Today the old sea floor shoreline is covered by thick layers of "china clay "and sand of various colours, which are still extracted in the present-day quarry G. The sands and clays are probably freshwater sediments formed by the erosion of a local outcrop of soft decomposed 'china-clay' granite; they have industrial uses, for example in pottery and glass making. In the past the clay was used to stick candles to miners' hard hats and to the walls of the mines.
Though difficult to imagine now, during the Second World War, the land on your right was covered by bungalows, Nissen huts , a NAAFI and even a theatre! It was known as Cameron Camp F and was used first by the Royal Artillery as a 'Light Anti-Aircraft Practice Camp'. From 1943-44 it housed American army units prior to embarkation to France. After the war, the bungalows were used to accommodate local families until more council houses were built in the village.
As the road turns to the right, go straight on through a parking area and follow the track which bears to the left and joins the cliff path. Pass the sign Newdowns Head. On your right is a wall which in May is covered with pink thrift and white sea-campion. Look out for ravens on the cliffs, and shags, guillemots, razorbills, kittiwakes, black-back gulls, fulmars and gannets on or above the sea. Directly out at sea Bawden Rocks (known also as Man and his Man or Cow and Calf) provide undisturbed resting and breeding places for birds E.
The path winds its way around two small valleys where cone-capped shafts are evidence of 'Seal Hole' mine. Under here, in a natural cavern, shareholders once held a celebratory meal. Seal Hole is part of the Polberro complex of mines which from 1750 onwards produced a rich output of tin and copper, so much so that it was visited by Prince Albert. Polberro employed 450 people in 1838 and remained productive until the end of the nineteenth century.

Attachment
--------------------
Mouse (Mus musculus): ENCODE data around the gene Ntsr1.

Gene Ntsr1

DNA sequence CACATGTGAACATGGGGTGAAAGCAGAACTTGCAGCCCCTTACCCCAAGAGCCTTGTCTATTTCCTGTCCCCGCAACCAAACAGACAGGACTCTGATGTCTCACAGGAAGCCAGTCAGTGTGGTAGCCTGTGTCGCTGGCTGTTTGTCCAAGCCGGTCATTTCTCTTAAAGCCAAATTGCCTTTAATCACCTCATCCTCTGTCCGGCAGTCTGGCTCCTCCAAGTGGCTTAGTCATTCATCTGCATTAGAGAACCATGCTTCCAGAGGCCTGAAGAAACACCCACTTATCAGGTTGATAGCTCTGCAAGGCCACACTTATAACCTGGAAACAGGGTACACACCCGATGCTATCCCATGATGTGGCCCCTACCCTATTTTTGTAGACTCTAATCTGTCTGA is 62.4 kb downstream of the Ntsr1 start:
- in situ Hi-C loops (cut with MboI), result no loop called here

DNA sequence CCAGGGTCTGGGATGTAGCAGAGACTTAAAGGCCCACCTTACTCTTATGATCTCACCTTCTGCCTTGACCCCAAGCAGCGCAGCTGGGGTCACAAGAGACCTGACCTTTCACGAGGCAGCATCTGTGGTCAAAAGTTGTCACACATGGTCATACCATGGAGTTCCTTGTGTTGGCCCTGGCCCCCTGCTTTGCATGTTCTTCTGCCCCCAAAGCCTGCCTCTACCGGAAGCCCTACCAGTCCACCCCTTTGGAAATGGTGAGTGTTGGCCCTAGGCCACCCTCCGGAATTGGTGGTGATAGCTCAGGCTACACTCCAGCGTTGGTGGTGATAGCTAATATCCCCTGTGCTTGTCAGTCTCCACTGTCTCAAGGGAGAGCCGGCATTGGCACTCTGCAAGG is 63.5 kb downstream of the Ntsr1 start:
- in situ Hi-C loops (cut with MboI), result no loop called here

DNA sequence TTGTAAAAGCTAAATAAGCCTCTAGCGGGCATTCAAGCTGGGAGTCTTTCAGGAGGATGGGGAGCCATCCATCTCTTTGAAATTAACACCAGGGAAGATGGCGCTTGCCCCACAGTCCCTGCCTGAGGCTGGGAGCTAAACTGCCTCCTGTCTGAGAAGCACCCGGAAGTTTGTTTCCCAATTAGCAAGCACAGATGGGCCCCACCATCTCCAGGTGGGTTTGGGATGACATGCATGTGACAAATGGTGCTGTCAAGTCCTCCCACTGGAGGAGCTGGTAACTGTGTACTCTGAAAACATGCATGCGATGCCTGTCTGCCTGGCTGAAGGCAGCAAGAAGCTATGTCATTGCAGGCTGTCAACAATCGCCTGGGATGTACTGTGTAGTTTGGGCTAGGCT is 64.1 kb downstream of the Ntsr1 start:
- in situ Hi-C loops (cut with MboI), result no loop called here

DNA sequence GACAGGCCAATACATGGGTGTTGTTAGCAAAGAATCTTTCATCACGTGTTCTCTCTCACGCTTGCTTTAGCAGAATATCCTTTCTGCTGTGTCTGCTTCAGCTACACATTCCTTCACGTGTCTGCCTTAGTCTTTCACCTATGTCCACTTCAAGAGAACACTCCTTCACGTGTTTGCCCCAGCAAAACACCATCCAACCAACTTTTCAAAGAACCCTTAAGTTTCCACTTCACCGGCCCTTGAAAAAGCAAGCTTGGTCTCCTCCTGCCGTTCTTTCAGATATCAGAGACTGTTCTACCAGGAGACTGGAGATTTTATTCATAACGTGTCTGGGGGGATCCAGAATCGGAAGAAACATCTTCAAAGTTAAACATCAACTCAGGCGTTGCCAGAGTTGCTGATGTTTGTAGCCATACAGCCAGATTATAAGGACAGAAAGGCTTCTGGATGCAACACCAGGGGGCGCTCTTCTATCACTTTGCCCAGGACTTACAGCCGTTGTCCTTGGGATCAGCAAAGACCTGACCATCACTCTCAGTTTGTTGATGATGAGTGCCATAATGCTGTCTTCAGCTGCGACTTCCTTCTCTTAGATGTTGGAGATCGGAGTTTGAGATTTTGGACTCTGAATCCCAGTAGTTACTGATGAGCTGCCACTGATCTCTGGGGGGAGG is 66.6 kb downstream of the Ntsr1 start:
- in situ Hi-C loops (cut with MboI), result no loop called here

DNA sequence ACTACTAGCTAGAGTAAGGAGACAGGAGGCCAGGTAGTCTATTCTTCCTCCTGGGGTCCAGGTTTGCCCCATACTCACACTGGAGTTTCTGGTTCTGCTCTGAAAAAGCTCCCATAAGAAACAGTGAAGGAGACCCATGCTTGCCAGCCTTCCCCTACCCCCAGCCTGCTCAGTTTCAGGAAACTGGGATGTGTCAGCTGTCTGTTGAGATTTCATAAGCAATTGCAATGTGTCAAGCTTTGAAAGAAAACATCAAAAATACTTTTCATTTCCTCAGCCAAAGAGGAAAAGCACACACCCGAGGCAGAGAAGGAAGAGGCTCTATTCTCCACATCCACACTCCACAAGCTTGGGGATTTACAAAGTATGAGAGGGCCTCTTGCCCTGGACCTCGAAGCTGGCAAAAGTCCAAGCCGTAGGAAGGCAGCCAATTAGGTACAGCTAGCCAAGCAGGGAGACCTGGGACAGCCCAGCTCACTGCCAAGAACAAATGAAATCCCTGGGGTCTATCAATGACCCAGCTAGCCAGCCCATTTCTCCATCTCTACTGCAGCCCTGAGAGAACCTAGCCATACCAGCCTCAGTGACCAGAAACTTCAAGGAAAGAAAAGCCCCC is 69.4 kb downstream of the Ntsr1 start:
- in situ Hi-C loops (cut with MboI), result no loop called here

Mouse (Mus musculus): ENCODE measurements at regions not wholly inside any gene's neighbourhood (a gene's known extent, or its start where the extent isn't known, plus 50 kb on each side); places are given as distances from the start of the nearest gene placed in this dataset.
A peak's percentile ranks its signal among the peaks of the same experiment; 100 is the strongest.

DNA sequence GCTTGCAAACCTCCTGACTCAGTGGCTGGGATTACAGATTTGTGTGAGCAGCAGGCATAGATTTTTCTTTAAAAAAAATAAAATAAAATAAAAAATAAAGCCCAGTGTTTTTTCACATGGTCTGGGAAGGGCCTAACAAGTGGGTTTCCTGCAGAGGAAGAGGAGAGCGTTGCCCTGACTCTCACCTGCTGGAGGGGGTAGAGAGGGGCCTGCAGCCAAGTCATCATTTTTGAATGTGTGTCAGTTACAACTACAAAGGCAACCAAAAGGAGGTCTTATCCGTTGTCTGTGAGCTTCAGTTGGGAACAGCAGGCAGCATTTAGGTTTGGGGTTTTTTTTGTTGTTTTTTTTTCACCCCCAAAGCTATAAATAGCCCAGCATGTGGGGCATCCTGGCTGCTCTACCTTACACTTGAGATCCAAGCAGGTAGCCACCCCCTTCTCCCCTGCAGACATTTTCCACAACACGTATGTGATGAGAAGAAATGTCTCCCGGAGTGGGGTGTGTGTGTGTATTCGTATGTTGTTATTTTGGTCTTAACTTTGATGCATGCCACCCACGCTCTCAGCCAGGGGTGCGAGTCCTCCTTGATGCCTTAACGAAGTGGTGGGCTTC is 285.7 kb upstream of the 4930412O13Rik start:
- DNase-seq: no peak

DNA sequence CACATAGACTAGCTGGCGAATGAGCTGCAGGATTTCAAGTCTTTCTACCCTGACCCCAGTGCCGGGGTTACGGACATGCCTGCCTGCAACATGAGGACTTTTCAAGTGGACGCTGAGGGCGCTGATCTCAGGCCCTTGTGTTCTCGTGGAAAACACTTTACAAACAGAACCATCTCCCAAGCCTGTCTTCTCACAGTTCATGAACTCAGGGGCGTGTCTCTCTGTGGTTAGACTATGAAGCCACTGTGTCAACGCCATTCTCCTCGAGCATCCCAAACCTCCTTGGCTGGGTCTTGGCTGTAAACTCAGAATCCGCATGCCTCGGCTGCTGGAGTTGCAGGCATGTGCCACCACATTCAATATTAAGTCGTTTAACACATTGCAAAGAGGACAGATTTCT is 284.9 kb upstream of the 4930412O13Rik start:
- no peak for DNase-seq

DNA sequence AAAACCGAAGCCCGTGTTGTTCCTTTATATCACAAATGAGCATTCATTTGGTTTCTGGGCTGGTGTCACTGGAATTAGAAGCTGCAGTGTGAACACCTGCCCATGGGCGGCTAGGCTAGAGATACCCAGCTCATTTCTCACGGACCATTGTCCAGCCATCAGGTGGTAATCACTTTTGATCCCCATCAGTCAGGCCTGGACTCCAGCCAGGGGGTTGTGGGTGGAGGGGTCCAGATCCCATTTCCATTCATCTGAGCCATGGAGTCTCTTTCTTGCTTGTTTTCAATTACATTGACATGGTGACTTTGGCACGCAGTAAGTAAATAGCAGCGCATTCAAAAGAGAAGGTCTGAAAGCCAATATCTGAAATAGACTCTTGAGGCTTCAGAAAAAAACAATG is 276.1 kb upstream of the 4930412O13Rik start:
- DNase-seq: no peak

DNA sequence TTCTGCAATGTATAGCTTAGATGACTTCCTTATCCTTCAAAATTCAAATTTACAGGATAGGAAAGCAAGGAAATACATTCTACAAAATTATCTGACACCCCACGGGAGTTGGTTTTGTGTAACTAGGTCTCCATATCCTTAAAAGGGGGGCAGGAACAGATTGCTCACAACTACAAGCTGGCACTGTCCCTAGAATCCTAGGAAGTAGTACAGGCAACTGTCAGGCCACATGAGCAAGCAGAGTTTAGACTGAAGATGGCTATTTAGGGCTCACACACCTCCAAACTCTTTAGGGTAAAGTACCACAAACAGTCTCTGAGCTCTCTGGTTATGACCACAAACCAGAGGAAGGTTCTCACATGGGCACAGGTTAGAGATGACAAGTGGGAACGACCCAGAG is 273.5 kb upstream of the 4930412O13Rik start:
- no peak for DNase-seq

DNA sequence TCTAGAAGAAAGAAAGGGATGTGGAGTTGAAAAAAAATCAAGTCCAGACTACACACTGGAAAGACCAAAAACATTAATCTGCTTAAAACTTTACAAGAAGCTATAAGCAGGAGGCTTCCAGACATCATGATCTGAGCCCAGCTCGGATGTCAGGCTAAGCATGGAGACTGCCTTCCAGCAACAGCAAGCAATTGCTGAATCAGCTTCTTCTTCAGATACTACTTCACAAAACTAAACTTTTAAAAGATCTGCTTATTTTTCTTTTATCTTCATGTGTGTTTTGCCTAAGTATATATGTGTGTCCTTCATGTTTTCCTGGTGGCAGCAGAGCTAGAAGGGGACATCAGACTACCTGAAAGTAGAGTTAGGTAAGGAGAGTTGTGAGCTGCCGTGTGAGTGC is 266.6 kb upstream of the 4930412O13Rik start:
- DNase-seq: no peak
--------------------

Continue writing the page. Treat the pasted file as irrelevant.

Follow the bends in the path. On your right you will pass a quarry in the 'killas', the local miners' name for old sea floor sediments of mud and sand that were cooked by the hot granite millions of years ago. Keeping to the cliff path and passing a mine waste area and another quarry, follow the path downhill towards Trevaunance Cove.
Above the cove, steps have been cut into the steep slope and at the base of these there is the first evidence of the harbour that once existed down below. In the early eighteenth century the Tonkin family from Trevaunance Manor were bankrupted by successive attempts to keep the walls of a harbour standing against the force of the Atlantic. Later in 1798, others were more successful and the harbour functioned from then until 1916 when sadly, because a hole wasn't repaired, the sea put paid to the North Pier, and the South Pier soon followed.
The harbour was built because of the need for fuel for smelting tin, and for steam engines in the mines. Ships could leave loaded with copper ore (for smelting in Wales) and return carrying coal, lime and other goods. The harbour also gave shelter to the local pilchard and mackerel fishing boats and the 'hobbling' or pilot boat which guided ships through the difficult entrance to the harbour.